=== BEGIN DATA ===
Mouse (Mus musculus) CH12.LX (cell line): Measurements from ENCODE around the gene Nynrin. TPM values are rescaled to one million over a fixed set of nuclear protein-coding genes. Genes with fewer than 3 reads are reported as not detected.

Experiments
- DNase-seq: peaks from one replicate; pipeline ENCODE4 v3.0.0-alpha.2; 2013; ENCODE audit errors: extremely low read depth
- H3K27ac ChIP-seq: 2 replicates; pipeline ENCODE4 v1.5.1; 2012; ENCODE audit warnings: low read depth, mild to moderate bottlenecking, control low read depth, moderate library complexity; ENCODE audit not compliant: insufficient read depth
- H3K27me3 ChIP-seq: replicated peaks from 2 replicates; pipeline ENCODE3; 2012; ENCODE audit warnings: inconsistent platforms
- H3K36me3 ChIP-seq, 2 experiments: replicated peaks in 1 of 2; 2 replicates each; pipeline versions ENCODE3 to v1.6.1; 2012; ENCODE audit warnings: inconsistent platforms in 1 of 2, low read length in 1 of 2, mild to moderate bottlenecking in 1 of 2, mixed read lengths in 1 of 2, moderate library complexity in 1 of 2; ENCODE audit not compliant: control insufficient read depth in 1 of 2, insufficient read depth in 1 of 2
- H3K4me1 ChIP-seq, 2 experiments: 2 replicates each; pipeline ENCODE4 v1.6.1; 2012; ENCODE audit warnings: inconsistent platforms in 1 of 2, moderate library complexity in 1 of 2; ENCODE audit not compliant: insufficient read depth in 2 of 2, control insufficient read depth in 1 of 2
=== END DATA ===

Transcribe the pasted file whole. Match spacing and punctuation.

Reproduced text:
Mouse (Mus musculus) CH12.LX (cell line): Measurements from ENCODE around the gene Nynrin. TPM values are rescaled to one million over a fixed set of nuclear protein-coding genes. Genes with fewer than 3 reads are reported as not detected.

Experiments
- DNase-seq: peaks from one replicate; pipeline ENCODE4 v3.0.0-alpha.2; 2013; ENCODE audit errors: extremely low read depth
- H3K27ac ChIP-seq: 2 replicates; pipeline ENCODE4 v1.5.1; 2012; ENCODE audit warnings: low read depth, mild to moderate bottlenecking, control low read depth, moderate library complexity; ENCODE audit not compliant: insufficient read depth
- H3K27me3 ChIP-seq: replicated peaks from 2 replicates; pipeline ENCODE3; 2012; ENCODE audit warnings: inconsistent platforms
- H3K36me3 ChIP-seq, 2 experiments: replicated peaks in 1 of 2; 2 replicates each; pipeline versions ENCODE3 to v1.6.1; 2012; ENCODE audit warnings: inconsistent platforms in 1 of 2, low read length in 1 of 2, mild to moderate bottlenecking in 1 of 2, mixed read lengths in 1 of 2, moderate library complexity in 1 of 2; ENCODE audit not compliant: control insufficient read depth in 1 of 2, insufficient read depth in 1 of 2
- H3K4me1 ChIP-seq, 2 experiments: 2 replicates each; pipeline ENCODE4 v1.6.1; 2012; ENCODE audit warnings: inconsistent platforms in 1 of 2, moderate library complexity in 1 of 2; ENCODE audit not compliant: insufficient read depth in 2 of 2, control insufficient read depth in 1 of 2